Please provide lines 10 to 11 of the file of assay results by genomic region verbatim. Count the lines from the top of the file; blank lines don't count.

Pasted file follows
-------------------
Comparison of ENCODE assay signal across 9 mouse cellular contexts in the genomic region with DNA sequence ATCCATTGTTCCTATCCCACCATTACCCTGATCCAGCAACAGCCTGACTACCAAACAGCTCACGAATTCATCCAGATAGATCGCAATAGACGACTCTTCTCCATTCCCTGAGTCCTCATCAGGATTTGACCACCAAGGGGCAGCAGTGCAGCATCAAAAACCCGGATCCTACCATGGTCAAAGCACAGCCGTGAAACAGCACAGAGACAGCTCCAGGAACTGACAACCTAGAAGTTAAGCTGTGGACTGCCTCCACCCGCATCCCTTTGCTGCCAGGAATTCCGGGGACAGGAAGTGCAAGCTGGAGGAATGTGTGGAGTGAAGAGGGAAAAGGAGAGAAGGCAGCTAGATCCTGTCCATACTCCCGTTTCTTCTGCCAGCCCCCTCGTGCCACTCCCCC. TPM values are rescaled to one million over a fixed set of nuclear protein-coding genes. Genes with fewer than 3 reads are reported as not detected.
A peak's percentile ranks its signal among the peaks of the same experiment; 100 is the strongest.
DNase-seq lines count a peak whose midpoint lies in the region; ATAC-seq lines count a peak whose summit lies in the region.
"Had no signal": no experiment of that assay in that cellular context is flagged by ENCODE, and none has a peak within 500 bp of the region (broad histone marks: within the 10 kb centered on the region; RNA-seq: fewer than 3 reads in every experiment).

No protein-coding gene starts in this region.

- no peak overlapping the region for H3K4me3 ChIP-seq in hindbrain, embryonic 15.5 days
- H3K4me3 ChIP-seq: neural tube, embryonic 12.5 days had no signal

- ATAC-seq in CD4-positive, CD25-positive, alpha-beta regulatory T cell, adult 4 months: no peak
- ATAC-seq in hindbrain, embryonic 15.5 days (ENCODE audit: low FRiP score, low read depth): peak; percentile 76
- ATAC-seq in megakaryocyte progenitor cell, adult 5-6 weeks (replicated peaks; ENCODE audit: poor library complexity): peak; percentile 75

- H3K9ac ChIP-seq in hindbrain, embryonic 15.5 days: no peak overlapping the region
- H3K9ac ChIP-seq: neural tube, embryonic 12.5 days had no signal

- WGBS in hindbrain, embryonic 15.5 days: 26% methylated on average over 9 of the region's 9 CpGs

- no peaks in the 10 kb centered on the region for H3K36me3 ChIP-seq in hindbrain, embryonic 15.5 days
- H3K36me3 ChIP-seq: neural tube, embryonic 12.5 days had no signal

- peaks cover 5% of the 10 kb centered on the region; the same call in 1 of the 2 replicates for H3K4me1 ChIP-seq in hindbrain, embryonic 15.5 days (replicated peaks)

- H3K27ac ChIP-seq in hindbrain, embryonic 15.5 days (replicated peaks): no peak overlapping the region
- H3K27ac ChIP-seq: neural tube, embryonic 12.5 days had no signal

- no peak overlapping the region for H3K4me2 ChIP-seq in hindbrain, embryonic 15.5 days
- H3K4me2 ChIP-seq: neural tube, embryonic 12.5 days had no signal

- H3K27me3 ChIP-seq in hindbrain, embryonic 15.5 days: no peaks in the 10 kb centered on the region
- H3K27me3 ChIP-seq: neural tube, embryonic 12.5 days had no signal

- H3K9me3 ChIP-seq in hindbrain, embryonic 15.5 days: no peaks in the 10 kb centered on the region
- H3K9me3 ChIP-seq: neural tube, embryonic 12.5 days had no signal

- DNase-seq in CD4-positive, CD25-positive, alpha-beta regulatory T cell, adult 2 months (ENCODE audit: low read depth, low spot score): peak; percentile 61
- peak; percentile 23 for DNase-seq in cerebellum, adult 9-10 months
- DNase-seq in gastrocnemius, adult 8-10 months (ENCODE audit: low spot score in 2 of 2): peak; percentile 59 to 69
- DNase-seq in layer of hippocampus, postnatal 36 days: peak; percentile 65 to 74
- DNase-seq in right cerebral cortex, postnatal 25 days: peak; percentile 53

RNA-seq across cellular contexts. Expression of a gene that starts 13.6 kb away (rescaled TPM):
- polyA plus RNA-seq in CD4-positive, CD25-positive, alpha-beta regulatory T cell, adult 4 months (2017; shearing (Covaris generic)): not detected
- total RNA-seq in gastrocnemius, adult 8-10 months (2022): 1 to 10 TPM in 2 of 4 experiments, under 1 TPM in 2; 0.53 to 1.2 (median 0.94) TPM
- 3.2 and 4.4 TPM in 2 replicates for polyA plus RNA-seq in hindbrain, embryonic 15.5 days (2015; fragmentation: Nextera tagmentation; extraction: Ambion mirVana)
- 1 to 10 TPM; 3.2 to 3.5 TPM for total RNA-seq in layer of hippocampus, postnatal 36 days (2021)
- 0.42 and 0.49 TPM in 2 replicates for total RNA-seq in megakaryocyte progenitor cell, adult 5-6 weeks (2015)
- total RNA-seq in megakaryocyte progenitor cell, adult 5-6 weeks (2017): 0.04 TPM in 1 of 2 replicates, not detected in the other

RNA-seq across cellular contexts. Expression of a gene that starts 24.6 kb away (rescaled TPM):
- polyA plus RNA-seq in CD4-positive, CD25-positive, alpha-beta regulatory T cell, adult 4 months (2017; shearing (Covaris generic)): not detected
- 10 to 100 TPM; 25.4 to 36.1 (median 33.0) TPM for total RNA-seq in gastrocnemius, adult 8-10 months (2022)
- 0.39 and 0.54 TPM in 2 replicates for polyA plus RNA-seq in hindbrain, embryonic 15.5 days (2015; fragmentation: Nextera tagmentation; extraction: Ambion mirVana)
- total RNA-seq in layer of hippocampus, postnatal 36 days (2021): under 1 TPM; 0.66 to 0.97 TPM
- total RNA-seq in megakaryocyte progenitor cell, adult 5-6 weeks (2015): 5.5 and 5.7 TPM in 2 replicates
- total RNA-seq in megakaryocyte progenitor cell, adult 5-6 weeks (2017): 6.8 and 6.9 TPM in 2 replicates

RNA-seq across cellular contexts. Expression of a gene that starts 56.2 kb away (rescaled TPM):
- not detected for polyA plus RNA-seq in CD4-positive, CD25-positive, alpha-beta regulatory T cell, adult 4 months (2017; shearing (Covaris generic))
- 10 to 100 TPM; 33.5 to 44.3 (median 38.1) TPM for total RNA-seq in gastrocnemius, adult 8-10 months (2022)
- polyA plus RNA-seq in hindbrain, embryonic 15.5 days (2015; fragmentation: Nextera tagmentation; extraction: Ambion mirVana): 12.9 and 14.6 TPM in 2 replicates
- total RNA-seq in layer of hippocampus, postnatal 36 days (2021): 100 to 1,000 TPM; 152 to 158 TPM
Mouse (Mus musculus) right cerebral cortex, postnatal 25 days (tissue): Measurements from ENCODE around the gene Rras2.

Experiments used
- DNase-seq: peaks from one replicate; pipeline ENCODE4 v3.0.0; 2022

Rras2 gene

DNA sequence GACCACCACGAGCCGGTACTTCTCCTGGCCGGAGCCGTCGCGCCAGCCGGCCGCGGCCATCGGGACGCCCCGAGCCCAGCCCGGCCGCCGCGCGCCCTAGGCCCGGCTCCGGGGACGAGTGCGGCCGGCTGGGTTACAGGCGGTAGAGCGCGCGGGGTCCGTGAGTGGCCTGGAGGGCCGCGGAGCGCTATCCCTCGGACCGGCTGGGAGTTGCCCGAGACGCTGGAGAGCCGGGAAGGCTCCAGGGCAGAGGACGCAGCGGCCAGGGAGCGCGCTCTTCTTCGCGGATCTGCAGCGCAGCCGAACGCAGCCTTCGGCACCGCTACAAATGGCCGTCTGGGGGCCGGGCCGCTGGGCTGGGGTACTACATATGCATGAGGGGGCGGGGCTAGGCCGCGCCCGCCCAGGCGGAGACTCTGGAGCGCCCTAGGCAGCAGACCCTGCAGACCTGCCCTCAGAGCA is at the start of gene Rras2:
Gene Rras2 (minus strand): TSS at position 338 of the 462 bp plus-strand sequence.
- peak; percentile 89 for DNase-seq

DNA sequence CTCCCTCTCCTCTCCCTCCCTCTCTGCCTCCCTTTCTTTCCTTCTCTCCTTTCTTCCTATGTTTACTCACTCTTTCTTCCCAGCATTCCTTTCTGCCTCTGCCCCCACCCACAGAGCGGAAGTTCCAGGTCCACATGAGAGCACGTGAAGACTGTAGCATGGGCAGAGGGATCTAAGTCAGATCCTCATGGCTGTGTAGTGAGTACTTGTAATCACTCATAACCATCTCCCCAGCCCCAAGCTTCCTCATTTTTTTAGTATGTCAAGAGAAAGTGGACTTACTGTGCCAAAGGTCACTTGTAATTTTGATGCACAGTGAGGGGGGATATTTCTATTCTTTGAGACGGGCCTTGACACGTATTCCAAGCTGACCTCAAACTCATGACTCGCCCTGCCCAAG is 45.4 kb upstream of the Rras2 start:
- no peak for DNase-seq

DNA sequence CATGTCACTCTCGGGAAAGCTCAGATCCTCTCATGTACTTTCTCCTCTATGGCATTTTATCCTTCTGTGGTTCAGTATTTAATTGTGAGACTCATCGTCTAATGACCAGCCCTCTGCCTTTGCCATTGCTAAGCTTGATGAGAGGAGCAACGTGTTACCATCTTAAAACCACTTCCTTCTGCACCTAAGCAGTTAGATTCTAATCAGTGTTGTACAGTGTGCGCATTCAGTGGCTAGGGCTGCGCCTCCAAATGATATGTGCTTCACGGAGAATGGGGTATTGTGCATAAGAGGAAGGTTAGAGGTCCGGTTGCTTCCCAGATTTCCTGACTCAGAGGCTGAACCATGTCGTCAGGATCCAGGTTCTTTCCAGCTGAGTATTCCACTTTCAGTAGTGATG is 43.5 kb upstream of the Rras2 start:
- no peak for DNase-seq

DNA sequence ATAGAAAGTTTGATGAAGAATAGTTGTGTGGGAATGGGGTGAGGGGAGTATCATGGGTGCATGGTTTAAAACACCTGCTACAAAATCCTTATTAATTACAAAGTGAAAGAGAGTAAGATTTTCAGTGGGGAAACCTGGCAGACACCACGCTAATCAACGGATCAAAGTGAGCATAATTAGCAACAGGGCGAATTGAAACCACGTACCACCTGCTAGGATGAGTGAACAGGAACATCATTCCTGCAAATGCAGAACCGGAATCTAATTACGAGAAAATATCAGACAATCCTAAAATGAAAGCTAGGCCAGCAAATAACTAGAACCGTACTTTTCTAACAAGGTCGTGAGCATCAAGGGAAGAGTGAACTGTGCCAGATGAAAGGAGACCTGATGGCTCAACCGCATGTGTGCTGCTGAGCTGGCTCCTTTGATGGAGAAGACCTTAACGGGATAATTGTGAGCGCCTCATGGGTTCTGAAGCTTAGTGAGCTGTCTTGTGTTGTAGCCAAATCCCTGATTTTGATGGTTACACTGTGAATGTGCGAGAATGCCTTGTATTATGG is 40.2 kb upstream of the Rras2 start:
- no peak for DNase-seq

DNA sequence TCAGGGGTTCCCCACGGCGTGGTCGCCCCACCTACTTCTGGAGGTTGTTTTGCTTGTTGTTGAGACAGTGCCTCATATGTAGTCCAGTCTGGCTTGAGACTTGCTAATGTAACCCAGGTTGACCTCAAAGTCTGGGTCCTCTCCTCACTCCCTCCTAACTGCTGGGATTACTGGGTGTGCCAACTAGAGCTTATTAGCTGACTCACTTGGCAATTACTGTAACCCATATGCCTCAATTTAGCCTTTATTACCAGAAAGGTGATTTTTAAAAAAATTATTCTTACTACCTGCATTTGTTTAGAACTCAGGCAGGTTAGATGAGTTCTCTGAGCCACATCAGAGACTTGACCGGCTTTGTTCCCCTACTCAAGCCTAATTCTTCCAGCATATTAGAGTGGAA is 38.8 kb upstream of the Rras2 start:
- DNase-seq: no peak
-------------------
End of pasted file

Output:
- ATAC-seq in megakaryocyte progenitor cell, adult 5-6 weeks (replicated peaks; ENCODE audit: poor library complexity): peak; percentile 75

- H3K9ac ChIP-seq in hindbrain, embryonic 15.5 days: no peak overlapping the region